How do you use tin cans other than recycling them. Ideas can include craft ideas or anything else you can think of. Please specify type or size of can.
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I wash them out thoroughly so as not to attract unwanted critters, and then store a few for when I need to discard cooking oil from pan frying or deep frying. I pour the cooled oil into a can, then I stuff a couple napkins into it, close the lid (which I usually keep attached to the can), and place it in my trash. I've found this to be the best way to discard oil in the least messy way. Other than that, I recycle them. Thanks for a great newsletter!!!
- A. P.
Here's a few ideas for re-using coffee cans, large or small sizes.
An empty coffee can makes a great container for collecting kitchen sink-side compost. When it's full, take it out to the compost bin, and dump it. Then rinse it in the dishwater and keep using it.
At work we have 2 large empty coffee cans by the coffee machine to save the used grounds. A few gardeners take the used grounds home for their plants.
Empty coffee cans are great organizers for the workbench area to hold nails, screws, and small items.
A large empty coffee can is good for holding clothespins. Thread a wire hanger through two drilled holes in the can and hang the can from the clothesline while you are hanging clothes.
Coffee cans make great planters for outdoors or indoors. Just drill drainage holes in the bottom. Paint or decorate the cans. Wire a few together -- in groups of 3 would be nice -- for a larger planter.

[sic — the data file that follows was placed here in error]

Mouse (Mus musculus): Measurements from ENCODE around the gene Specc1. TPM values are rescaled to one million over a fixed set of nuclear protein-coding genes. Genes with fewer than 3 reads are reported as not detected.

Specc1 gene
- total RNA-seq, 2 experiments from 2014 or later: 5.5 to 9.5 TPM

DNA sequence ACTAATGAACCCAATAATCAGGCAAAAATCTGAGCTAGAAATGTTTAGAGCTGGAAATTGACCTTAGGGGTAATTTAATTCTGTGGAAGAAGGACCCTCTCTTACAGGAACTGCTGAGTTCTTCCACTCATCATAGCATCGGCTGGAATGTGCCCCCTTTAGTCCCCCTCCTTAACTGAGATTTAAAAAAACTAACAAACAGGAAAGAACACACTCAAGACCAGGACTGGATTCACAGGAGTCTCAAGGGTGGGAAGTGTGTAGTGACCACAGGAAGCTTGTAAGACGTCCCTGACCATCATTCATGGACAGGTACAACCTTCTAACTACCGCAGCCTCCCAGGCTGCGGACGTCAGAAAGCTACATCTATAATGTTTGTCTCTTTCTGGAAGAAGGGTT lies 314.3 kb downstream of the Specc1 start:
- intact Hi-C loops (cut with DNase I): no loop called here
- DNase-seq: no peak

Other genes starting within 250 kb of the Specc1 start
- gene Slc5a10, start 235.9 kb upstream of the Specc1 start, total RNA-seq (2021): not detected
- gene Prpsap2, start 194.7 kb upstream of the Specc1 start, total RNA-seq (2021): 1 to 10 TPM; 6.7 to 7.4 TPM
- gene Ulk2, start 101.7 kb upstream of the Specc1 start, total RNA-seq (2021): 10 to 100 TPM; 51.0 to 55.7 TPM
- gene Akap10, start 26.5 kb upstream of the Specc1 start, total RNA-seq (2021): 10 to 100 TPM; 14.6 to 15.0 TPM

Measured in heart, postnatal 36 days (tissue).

Use wire to hang the planters over a railing or a fence. Attach heavy cord to make hanging planters.
Laid on their sides and glued, wired, or duct-taped together in a stacked pyramid, coffee cans make a cute shelving/storage system for a desk or workbench top. Paint and decorate the cans as well.
Decorated coffee cans work well for storing dry bulk ingredients in the pantry, such as rice, oats, and beans.
Keep your garden seeds stored -- nice and dry -- in an empty coffee can.
Stack and duct-tape 2 large cans on top of each other. Make two of these and lay a board on top for an instant shelf. Paint everything to match.
You can bake bread in the oven using coffee cans as the bread pans.
I have even read that footstools can be made from coffee cans joined together and then covered with fiberfill and cloth.
Only your imagination can limit you from finding MANY more uses for coffee cans.
Ness, co-list mom of Waste Nothing discussion group
Sometimes we buy spaghetti sauce that comes in tall cans. I usually cut out the other end on them and put them around tall plants like amaryllis. I use regular sized cans around shorter plants like overgrown pansies bought at end of season sales.
Now I have a question. Does anybody have any ideas how to use those silver cardboard peanut cans? We like peanuts but cutting those things up to recycle the parts separately is a pain.
- Linne Dodds
You can make a Can FootStool. You will need 7 large juice cans, 2 yards of material and quilt batting. Full directions can be found at the link below.
- Peggy Hoehne
Contributing Editor - Household Tips
I find those peanut cans the perfect size to wrap individual pieces of homemade fudge or peanut brittle in and give as a gift. I just cover the outside of the can with contact paper or attractive gift wrap. It makes a pound of fudge go a long way and also keeps it fresh. Good Luck,
- Granny P.
You grease and flour any can and use your own or any cake mix recipe or any quick bread recipe such as banana bread or nut bread. The trick is to fill the can only two thirds full. You can tell when it is done by testing with a toothpick. When it comes out clean, the loaf is ready. Allow to cool in the can for 10 minutes.